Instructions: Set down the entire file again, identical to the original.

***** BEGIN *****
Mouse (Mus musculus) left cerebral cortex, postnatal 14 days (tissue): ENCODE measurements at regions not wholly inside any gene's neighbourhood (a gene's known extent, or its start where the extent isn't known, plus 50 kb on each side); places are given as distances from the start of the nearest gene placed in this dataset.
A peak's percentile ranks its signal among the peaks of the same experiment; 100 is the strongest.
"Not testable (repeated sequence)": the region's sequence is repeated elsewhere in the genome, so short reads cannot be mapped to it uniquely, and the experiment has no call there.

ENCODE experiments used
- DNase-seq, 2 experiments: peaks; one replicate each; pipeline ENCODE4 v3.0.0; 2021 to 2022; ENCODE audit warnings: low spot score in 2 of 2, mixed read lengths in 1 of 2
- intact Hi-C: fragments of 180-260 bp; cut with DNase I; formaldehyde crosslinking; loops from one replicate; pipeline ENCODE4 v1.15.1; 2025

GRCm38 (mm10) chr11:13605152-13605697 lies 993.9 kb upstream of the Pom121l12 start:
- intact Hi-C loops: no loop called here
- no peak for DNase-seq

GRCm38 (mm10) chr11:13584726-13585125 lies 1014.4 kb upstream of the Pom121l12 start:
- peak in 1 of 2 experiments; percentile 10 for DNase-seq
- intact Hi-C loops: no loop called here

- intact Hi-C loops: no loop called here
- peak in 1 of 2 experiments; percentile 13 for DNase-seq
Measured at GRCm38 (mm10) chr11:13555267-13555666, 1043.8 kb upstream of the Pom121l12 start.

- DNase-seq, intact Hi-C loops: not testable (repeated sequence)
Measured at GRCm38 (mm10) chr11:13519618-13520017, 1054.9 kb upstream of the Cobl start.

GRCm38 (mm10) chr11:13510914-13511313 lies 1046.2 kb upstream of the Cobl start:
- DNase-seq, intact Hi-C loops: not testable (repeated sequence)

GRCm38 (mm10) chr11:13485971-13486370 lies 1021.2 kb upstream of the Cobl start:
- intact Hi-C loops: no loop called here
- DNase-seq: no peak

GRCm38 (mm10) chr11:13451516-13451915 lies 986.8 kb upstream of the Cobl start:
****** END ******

Mouse (Mus musculus) left cerebral cortex, postnatal 14 days (tissue): ENCODE measurements at regions not wholly inside any gene's neighbourhood (a gene's known extent, or its start where the extent isn't known, plus 50 kb on each side); places are given as distances from the start of the nearest gene placed in this dataset.
A peak's percentile ranks its signal among the peaks of the same experiment; 100 is the strongest.
"Not testable (repeated sequence)": the region's sequence is repeated elsewhere in the genome, so short reads cannot be mapped to it uniquely, and the experiment has no call there.

ENCODE experiments used
- DNase-seq, 2 experiments: peaks; one replicate each; pipeline ENCODE4 v3.0.0; 2021 to 2022; ENCODE audit warnings: low spot score in 2 of 2, mixed read lengths in 1 of 2
- intact Hi-C: fragments of 180-260 bp; cut with DNase I; formaldehyde crosslinking; loops from one replicate; pipeline ENCODE4 v1.15.1; 2025

GRCm38 (mm10) chr11:13605152-13605697 lies 993.9 kb upstream of the Pom121l12 start:
- intact Hi-C loops: no loop called here
- no peak for DNase-seq

GRCm38 (mm10) chr11:13584726-13585125 lies 1014.4 kb upstream of the Pom121l12 start:
- peak in 1 of 2 experiments; percentile 10 for DNase-seq
- intact Hi-C loops: no loop called here

- intact Hi-C loops: no loop called here
- peak in 1 of 2 experiments; percentile 13 for DNase-seq
Measured at GRCm38 (mm10) chr11:13555267-13555666, 1043.8 kb upstream of the Pom121l12 start.

- DNase-seq, intact Hi-C loops: not testable (repeated sequence)
Measured at GRCm38 (mm10) chr11:13519618-13520017, 1054.9 kb upstream of the Cobl start.

GRCm38 (mm10) chr11:13510914-13511313 lies 1046.2 kb upstream of the Cobl start:
- DNase-seq, intact Hi-C loops: not testable (repeated sequence)

GRCm38 (mm10) chr11:13485971-13486370 lies 1021.2 kb upstream of the Cobl start:
- intact Hi-C loops: no loop called here
- DNase-seq: no peak

GRCm38 (mm10) chr11:13451516-13451915 lies 986.8 kb upstream of the Cobl start: